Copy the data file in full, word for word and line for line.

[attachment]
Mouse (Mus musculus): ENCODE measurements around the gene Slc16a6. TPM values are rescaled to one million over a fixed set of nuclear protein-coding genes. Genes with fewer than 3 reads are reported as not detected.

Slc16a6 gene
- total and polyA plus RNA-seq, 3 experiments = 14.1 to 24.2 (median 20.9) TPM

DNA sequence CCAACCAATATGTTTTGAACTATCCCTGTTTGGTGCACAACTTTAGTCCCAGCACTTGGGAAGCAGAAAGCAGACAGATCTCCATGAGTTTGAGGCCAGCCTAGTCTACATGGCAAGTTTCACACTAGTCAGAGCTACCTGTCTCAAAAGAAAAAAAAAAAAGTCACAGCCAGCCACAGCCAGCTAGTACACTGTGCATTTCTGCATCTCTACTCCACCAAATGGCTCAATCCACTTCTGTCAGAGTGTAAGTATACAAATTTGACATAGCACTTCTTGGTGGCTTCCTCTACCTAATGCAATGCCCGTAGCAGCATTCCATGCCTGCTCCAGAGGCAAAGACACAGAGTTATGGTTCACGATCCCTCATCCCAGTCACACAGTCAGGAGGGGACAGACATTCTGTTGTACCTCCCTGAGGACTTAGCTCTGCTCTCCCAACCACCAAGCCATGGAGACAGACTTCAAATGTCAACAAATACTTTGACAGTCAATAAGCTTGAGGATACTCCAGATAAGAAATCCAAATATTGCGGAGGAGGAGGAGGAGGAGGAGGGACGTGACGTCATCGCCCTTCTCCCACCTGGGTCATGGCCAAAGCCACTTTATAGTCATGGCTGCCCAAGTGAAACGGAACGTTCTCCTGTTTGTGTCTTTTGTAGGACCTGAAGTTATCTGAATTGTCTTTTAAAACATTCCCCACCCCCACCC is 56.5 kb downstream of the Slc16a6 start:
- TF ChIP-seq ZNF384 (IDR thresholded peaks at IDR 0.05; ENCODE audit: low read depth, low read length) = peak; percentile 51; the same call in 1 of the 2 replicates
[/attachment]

Mouse (Mus musculus): ENCODE measurements around the gene Slc16a6. TPM values are rescaled to one million over a fixed set of nuclear protein-coding genes. Genes with fewer than 3 reads are reported as not detected.

Slc16a6 gene
- total and polyA plus RNA-seq, 3 experiments = 14.1 to 24.2 (median 20.9) TPM

DNA sequence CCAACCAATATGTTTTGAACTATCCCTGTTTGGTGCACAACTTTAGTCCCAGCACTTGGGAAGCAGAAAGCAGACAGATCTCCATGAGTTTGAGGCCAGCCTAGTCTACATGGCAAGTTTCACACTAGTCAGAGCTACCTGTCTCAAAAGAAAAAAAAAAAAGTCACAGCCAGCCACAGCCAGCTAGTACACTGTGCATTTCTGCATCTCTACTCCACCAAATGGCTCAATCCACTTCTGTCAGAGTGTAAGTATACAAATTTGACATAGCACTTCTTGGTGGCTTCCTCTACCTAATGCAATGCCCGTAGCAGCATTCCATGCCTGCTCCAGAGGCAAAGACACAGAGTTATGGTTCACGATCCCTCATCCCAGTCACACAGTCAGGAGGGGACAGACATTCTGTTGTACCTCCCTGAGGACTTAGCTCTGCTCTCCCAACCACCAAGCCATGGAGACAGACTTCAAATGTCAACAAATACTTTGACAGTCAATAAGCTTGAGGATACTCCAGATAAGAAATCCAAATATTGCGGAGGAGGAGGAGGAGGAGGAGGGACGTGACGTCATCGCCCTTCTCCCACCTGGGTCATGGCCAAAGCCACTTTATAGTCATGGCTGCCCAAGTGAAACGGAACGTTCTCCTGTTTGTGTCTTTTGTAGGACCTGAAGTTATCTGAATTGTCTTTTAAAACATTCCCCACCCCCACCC is 56.5 kb downstream of the Slc16a6 start:
- TF ChIP-seq ZNF384 (IDR thresholded peaks at IDR 0.05; ENCODE audit: low read depth, low read length) = peak; percentile 51; the same call in 1 of the 2 replicates